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Meaning of “overturn” in the English Dictionary

"overturn" in British English

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uk   /ˌəʊ.vəˈtɜːn/ us   /ˌoʊ.vɚˈtɝːn/
  • overturn verb (GO UPSIDE DOWN)

[I or T] to (cause to) turn over: The car skidded off the road, hit a tree and overturned. The intruder had overturned some of the furniture in the house.

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(Definition of overturn from the Cambridge Advanced Learner’s Dictionary & Thesaurus © Cambridge University Press)

"overturn" in American English

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overturnverb [I/T]

us   /ˌoʊ·vərˈtɜrn/
to turn over, or to cause something to turn over: [I] The truck overturned, spilling its cargo.
To overturn a decision or judgment is for a court to change it so it will not be in effect: [T] The court of appeals overturned her conviction and ordered a new trial.
(Definition of overturn from the Cambridge Academic Content Dictionary © Cambridge University Press)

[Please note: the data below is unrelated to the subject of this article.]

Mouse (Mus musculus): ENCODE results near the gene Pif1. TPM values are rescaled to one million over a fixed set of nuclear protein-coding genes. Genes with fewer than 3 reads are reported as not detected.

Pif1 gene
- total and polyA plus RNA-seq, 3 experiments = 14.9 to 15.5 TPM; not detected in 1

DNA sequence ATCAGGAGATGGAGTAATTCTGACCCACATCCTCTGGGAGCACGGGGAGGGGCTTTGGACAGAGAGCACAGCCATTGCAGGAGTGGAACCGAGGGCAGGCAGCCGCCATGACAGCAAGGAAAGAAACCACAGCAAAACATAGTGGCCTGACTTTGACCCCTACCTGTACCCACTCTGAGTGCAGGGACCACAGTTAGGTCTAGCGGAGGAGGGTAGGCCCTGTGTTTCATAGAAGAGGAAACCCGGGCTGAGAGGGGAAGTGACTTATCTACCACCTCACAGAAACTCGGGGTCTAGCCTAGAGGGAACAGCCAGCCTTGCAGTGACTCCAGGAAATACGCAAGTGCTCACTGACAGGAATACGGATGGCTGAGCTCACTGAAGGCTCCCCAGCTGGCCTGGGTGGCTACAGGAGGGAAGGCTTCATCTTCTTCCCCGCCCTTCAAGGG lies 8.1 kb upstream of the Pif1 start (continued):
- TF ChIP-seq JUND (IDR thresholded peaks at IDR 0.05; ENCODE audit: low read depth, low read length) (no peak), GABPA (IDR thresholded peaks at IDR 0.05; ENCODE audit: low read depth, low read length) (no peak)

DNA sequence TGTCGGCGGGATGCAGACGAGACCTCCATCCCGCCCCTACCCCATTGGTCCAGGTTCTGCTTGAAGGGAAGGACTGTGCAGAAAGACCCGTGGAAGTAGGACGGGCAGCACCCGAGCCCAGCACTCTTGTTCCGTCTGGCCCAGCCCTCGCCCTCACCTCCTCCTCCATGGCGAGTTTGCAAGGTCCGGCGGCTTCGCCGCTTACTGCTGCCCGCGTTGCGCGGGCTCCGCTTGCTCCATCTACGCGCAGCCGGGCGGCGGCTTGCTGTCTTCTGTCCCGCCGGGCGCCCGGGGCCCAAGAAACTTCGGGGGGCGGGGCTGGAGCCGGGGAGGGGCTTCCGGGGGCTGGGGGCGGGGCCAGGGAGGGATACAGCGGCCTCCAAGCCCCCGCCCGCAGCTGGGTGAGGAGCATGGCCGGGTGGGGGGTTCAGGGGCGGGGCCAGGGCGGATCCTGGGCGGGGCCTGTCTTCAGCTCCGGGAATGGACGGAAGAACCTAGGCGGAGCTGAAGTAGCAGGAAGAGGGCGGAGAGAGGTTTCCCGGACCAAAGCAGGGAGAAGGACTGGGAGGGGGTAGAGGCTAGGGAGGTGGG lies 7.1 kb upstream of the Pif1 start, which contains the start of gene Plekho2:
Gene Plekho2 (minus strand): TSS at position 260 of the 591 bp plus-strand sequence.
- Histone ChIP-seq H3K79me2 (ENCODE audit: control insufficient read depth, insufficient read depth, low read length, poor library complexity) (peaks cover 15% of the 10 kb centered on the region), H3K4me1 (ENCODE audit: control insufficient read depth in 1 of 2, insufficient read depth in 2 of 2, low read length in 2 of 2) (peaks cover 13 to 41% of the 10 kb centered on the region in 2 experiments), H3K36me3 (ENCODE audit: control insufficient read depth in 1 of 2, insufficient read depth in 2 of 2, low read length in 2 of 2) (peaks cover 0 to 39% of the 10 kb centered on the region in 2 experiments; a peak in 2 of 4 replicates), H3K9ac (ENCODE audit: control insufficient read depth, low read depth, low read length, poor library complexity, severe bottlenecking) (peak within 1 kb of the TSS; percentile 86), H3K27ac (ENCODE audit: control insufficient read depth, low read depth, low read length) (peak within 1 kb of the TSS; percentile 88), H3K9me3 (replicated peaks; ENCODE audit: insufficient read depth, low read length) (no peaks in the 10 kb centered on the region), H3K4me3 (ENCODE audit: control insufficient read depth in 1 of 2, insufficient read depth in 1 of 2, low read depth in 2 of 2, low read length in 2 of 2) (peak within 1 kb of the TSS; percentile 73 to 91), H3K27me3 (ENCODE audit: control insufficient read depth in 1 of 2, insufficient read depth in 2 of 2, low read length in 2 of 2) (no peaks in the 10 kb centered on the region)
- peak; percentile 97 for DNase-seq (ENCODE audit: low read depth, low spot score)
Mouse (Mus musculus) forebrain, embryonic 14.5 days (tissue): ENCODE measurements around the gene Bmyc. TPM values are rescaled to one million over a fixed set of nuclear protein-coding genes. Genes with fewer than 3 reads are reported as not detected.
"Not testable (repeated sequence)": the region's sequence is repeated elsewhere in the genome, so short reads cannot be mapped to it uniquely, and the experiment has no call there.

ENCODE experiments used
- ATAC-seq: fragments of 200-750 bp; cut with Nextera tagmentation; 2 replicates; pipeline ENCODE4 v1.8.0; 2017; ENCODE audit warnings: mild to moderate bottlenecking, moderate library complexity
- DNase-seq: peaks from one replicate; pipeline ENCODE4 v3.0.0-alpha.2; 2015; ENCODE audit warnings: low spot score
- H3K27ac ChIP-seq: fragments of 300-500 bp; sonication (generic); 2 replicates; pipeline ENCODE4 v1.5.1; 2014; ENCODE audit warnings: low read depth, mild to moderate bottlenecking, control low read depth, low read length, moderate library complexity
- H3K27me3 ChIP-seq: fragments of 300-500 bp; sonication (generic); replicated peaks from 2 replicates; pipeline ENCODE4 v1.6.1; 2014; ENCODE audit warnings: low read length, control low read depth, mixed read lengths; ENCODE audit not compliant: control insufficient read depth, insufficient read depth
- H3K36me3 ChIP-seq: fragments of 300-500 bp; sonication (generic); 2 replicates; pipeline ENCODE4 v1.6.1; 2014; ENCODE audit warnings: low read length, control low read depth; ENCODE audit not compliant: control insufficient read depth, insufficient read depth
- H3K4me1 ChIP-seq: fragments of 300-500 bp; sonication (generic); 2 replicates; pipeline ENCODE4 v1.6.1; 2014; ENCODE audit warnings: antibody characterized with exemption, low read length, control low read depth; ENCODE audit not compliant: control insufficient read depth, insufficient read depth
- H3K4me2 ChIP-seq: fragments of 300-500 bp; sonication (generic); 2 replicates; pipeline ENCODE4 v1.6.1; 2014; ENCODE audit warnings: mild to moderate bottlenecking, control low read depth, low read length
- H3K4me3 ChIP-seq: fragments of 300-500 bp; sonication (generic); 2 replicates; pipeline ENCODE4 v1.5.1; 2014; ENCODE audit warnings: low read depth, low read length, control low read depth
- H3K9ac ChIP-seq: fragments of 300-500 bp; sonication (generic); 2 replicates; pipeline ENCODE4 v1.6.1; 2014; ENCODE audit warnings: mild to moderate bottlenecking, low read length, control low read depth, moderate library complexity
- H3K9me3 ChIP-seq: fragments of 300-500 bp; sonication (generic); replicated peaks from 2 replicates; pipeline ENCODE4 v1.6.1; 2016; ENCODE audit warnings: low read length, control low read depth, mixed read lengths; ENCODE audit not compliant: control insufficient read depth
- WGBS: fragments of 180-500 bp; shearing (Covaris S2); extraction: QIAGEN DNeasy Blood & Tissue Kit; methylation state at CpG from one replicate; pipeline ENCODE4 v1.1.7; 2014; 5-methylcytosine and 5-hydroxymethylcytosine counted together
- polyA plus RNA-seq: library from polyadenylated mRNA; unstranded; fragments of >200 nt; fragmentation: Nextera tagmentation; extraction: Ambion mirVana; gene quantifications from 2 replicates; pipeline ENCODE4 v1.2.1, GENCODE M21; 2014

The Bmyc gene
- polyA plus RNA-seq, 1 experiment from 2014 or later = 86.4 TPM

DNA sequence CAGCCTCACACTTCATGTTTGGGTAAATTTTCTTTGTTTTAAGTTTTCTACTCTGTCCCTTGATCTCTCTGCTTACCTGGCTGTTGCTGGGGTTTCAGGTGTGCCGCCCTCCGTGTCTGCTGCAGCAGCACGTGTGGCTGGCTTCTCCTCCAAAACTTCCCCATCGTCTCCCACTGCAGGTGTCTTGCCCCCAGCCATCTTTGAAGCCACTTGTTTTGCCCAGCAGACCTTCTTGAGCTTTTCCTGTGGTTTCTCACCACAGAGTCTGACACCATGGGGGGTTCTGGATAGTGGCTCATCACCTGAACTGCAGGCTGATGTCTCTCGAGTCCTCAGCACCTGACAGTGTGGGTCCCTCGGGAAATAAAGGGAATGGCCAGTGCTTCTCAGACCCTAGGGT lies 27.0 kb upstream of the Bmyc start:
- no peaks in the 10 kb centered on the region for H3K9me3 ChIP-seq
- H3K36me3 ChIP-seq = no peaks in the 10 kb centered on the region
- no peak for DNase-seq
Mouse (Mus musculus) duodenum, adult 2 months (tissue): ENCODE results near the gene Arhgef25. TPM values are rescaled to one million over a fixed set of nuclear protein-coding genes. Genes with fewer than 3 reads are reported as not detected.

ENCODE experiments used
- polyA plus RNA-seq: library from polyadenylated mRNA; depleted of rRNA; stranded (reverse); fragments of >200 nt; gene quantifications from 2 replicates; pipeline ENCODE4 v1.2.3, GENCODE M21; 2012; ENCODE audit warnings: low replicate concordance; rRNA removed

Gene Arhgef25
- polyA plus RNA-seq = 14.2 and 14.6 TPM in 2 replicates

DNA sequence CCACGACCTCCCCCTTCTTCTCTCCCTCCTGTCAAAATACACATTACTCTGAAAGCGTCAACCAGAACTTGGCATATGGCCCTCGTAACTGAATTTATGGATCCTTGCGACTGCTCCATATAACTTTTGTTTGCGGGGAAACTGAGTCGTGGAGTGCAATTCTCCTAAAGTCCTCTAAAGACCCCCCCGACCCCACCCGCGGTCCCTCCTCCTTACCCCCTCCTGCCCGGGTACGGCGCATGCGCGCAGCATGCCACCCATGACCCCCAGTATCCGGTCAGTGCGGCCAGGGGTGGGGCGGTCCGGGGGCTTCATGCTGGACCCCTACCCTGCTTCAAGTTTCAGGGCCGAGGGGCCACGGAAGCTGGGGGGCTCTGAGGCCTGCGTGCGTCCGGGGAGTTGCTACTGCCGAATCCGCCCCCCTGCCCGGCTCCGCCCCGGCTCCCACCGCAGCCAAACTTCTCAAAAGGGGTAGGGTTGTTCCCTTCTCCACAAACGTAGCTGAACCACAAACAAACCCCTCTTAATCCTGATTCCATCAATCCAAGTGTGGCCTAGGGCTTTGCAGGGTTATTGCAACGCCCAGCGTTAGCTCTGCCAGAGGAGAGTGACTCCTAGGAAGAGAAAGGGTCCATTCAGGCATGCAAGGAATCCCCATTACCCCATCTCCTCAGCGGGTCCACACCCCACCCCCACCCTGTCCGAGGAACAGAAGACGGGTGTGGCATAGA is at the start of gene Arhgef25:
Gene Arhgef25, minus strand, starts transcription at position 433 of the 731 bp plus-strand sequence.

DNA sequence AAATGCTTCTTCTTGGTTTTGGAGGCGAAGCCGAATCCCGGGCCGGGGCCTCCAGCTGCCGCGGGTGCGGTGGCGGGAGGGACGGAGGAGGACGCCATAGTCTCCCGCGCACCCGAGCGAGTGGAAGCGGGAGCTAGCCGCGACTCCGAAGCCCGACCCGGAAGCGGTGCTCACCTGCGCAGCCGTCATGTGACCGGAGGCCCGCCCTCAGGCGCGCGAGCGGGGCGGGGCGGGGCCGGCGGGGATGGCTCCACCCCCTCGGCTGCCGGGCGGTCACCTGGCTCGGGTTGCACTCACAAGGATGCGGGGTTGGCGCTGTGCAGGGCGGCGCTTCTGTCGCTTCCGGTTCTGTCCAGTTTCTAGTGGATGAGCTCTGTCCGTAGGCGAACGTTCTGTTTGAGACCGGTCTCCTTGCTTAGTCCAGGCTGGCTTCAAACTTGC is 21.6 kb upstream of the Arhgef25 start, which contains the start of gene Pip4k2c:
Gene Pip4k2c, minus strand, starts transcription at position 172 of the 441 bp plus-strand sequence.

"overturn" in Business English

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overturnverb [T]

uk   /ˌəʊvəˈtɜːn/ us  
LAW to change a legal decision: overturn a decision/verdict/ruling The Court of Appeal overturned the earlier decision.
(Definition of overturn from the Cambridge Business English Dictionary © Cambridge University Press)
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“overturn” in British English

Avoiding common errors with the word enough.
Avoiding common errors with the word enough.
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May 25, 2016
by Liz Walter Enough is a very common word, but it is easy to make mistakes with it. You need to be careful about its position in a sentence, and the prepositions or verb patterns that come after it. I’ll start with the position of enough in the sentence. When we use it with a noun,

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